GSA Annual Meeting in Phoenix, Arizona, USA - 2019

Paper No. 182-28
Presentation Time: 9:00 AM-6:30 PM


OBE, Oluwatosin, Department of Geosciences, MTSU, 1540 Lascassas Pike, Apt 123B, murfreesboro, TN 37130


Landslide is one of the most common hazards occurring worldwide. Rainfall-triggered landslides constitute a serious hazard and an important geomorphic process in many parts of the world. Different approaches have been made to investigate triggering conditions in order to identify patterns in behavior and, ultimately, to define or calculate landslide-triggering rainfall thresholds. This study was carried out in Tennessee and Kentucky. It is aimed at determining the rainfall intensity-duration thresholds (ID Curves) for landslide prediction by considering the effects of antecedent rainfall. Data for the time and location of landslides that occurred in Tennessee from 2008-2014 and Kentucky from 2008-2015 were collected. Overall, 75 landslides histories were used to determine rainfall thresholds. Also, rainfall duration that causes (influenced) landslide events were determined. Triggering rainfall conditions are represented by a combination of rainfall occurring in a period before the event (antecedent rainfall) and rainfall on the day of the event.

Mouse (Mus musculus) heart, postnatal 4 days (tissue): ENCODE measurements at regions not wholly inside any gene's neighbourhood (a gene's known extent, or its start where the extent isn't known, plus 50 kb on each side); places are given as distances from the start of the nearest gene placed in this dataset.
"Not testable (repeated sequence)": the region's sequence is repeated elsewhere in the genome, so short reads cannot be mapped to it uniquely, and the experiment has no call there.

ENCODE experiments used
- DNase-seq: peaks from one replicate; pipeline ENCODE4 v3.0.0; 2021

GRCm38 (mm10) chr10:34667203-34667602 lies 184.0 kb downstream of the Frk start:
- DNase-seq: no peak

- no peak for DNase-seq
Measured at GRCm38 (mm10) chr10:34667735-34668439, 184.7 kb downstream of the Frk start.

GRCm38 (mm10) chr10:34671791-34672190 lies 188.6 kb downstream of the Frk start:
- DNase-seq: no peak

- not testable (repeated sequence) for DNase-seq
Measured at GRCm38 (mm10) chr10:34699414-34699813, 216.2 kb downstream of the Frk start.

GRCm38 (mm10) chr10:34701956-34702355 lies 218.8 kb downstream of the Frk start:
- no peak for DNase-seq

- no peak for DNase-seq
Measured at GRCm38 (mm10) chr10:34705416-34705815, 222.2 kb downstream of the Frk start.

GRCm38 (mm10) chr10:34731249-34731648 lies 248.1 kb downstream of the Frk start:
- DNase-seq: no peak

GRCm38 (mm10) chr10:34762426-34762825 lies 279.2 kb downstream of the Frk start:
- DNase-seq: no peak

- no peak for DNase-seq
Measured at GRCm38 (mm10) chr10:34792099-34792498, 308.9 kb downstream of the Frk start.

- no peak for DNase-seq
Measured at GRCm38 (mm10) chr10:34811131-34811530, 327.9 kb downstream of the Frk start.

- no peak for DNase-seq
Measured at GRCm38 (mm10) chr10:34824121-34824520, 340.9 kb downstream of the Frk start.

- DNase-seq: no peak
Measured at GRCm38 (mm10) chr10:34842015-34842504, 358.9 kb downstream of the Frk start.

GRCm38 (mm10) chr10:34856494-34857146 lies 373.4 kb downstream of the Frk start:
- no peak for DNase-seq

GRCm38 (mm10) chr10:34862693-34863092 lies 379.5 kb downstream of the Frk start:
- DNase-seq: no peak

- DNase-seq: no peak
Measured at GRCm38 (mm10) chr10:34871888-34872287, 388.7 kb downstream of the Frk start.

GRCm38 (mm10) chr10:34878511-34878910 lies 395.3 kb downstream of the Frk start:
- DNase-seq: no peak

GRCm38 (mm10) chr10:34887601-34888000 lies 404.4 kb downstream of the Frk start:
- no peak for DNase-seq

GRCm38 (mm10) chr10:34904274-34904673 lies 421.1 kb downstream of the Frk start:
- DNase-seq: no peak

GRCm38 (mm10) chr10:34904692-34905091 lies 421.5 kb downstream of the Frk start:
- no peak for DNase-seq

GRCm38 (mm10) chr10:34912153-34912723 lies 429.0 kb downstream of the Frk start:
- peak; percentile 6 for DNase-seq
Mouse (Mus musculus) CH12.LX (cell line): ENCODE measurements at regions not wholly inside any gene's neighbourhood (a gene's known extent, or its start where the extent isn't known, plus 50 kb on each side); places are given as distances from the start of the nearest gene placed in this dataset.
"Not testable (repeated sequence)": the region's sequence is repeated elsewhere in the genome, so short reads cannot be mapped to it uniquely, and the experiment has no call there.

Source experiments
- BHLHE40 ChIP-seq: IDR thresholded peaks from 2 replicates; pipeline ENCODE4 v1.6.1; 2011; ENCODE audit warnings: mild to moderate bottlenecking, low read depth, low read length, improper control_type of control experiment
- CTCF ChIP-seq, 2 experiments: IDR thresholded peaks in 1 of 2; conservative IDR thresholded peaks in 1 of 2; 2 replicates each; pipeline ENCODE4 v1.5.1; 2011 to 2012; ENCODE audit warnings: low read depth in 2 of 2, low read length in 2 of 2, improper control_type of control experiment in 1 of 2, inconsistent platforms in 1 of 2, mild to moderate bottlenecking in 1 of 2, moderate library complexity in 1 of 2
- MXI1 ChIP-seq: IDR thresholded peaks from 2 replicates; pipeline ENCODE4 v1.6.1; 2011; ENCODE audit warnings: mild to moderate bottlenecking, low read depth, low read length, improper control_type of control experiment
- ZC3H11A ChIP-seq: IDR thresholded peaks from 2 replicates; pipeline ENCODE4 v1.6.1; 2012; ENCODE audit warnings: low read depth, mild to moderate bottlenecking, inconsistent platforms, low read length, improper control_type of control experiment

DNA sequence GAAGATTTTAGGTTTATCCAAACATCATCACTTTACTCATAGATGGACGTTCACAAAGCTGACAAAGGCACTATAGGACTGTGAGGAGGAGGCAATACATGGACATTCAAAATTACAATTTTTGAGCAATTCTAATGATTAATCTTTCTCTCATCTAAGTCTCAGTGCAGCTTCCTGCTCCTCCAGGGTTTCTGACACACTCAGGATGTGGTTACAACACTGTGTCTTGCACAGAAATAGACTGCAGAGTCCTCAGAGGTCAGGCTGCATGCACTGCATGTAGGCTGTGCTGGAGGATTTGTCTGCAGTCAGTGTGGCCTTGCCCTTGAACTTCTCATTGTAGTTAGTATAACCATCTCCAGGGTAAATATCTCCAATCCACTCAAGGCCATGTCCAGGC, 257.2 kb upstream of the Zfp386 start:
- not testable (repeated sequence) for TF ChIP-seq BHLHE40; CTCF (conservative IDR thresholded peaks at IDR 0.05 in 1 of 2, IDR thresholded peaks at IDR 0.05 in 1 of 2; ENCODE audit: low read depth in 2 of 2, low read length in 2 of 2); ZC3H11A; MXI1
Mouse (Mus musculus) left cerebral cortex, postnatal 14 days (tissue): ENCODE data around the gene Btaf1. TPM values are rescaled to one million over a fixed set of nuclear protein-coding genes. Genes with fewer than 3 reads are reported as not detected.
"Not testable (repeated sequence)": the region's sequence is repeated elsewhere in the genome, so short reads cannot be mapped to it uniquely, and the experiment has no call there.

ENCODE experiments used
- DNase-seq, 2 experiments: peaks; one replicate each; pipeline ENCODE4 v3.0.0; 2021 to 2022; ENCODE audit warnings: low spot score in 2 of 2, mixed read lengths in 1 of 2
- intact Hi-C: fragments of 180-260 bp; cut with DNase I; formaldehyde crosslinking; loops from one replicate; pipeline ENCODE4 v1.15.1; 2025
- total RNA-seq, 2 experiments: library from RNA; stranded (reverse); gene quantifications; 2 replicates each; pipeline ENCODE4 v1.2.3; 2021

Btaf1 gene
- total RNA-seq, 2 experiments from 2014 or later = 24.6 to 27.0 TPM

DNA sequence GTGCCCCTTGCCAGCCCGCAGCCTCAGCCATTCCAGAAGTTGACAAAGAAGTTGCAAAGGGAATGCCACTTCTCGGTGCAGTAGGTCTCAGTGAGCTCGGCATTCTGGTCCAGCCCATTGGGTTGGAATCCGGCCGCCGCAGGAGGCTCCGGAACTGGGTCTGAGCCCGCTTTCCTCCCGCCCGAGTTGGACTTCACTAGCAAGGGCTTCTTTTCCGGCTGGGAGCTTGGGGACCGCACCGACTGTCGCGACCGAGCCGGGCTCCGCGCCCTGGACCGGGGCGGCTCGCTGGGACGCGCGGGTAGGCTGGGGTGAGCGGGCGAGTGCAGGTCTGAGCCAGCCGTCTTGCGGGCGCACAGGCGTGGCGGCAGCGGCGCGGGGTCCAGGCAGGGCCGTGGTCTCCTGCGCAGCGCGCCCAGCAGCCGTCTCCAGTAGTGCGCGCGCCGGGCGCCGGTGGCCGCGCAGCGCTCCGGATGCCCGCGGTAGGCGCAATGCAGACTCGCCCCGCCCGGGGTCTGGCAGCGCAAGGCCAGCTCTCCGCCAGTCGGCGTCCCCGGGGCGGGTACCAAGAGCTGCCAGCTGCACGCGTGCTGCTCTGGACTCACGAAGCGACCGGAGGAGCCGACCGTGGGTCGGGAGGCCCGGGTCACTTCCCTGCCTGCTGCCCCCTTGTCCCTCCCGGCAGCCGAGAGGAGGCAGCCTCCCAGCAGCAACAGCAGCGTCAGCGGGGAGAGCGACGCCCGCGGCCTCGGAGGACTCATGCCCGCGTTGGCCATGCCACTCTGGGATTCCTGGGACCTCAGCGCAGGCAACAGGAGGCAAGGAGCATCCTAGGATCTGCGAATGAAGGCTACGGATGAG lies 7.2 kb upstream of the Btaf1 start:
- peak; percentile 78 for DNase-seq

The number of antecedent rainfall days that influence the occurrence of landslides was determined by manually fitting a line on the scatter plot of event day rainfall against antecedent rainfall for 3, 5, 10, 15, 20 and 30 days. The line was purposely drawn to separate triggering and non-triggering rainfall events as much as possible. The graph on which the fitted line achieved minimum mixing of triggering and non-triggering rainfall was chosen as being associated with the occurrence of landslides. Results from the empirical model indicate that landslides in the area are generally influenced by 10 days antecedent rainfall and daily rainfall. On the 10 days, antecedent rainfall graph two threshold lines representing minimum triggering rainfall conditions and maximum non-triggering rainfall conditions were drawn. The area below the line crossing minimum triggering rainfall conditions was assigned a 10% probability of landslide occurrence and the area above maximum non-triggering rainfall conditions were assigned 90% probability of landslide occurrence. The accuracy in predicting landslide from the threshold is 70%. Thus, subject to improvement in the future, the threshold derived from this study can be used in a simple early warning system for landslides in the area.